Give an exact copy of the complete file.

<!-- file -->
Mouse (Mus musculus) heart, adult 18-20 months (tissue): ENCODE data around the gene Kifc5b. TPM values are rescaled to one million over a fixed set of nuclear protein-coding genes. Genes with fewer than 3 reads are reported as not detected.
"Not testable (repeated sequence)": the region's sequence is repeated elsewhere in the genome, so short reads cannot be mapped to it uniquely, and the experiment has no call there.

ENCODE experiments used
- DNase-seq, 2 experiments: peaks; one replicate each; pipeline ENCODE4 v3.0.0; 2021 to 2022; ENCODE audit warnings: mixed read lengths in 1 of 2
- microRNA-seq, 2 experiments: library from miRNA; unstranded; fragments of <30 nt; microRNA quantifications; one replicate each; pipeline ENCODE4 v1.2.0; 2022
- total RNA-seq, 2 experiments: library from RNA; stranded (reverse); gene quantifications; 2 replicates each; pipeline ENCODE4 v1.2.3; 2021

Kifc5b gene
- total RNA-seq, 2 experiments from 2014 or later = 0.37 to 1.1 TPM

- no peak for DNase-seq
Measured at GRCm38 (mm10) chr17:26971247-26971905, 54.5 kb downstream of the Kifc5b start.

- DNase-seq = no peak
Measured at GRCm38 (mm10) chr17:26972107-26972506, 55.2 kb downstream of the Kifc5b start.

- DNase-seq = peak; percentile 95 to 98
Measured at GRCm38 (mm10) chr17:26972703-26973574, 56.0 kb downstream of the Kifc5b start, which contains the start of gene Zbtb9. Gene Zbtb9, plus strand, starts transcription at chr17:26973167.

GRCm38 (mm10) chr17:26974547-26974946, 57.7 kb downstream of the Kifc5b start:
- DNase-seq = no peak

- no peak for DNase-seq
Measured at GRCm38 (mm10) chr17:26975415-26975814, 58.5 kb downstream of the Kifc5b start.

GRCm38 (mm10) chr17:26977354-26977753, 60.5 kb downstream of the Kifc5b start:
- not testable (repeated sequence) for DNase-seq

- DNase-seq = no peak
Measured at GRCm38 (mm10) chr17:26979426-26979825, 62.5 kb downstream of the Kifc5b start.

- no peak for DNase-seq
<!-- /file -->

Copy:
Mouse (Mus musculus) heart, adult 18-20 months (tissue): ENCODE data around the gene Kifc5b. TPM values are rescaled to one million over a fixed set of nuclear protein-coding genes. Genes with fewer than 3 reads are reported as not detected.
"Not testable (repeated sequence)": the region's sequence is repeated elsewhere in the genome, so short reads cannot be mapped to it uniquely, and the experiment has no call there.

ENCODE experiments used
- DNase-seq, 2 experiments: peaks; one replicate each; pipeline ENCODE4 v3.0.0; 2021 to 2022; ENCODE audit warnings: mixed read lengths in 1 of 2
- microRNA-seq, 2 experiments: library from miRNA; unstranded; fragments of <30 nt; microRNA quantifications; one replicate each; pipeline ENCODE4 v1.2.0; 2022
- total RNA-seq, 2 experiments: library from RNA; stranded (reverse); gene quantifications; 2 replicates each; pipeline ENCODE4 v1.2.3; 2021

Kifc5b gene
- total RNA-seq, 2 experiments from 2014 or later = 0.37 to 1.1 TPM

- no peak for DNase-seq
Measured at GRCm38 (mm10) chr17:26971247-26971905, 54.5 kb downstream of the Kifc5b start.

- DNase-seq = no peak
Measured at GRCm38 (mm10) chr17:26972107-26972506, 55.2 kb downstream of the Kifc5b start.

- DNase-seq = peak; percentile 95 to 98
Measured at GRCm38 (mm10) chr17:26972703-26973574, 56.0 kb downstream of the Kifc5b start, which contains the start of gene Zbtb9. Gene Zbtb9, plus strand, starts transcription at chr17:26973167.

GRCm38 (mm10) chr17:26974547-26974946, 57.7 kb downstream of the Kifc5b start:
- DNase-seq = no peak

- no peak for DNase-seq
Measured at GRCm38 (mm10) chr17:26975415-26975814, 58.5 kb downstream of the Kifc5b start.

GRCm38 (mm10) chr17:26977354-26977753, 60.5 kb downstream of the Kifc5b start:
- not testable (repeated sequence) for DNase-seq

- DNase-seq = no peak
Measured at GRCm38 (mm10) chr17:26979426-26979825, 62.5 kb downstream of the Kifc5b start.

- no peak for DNase-seq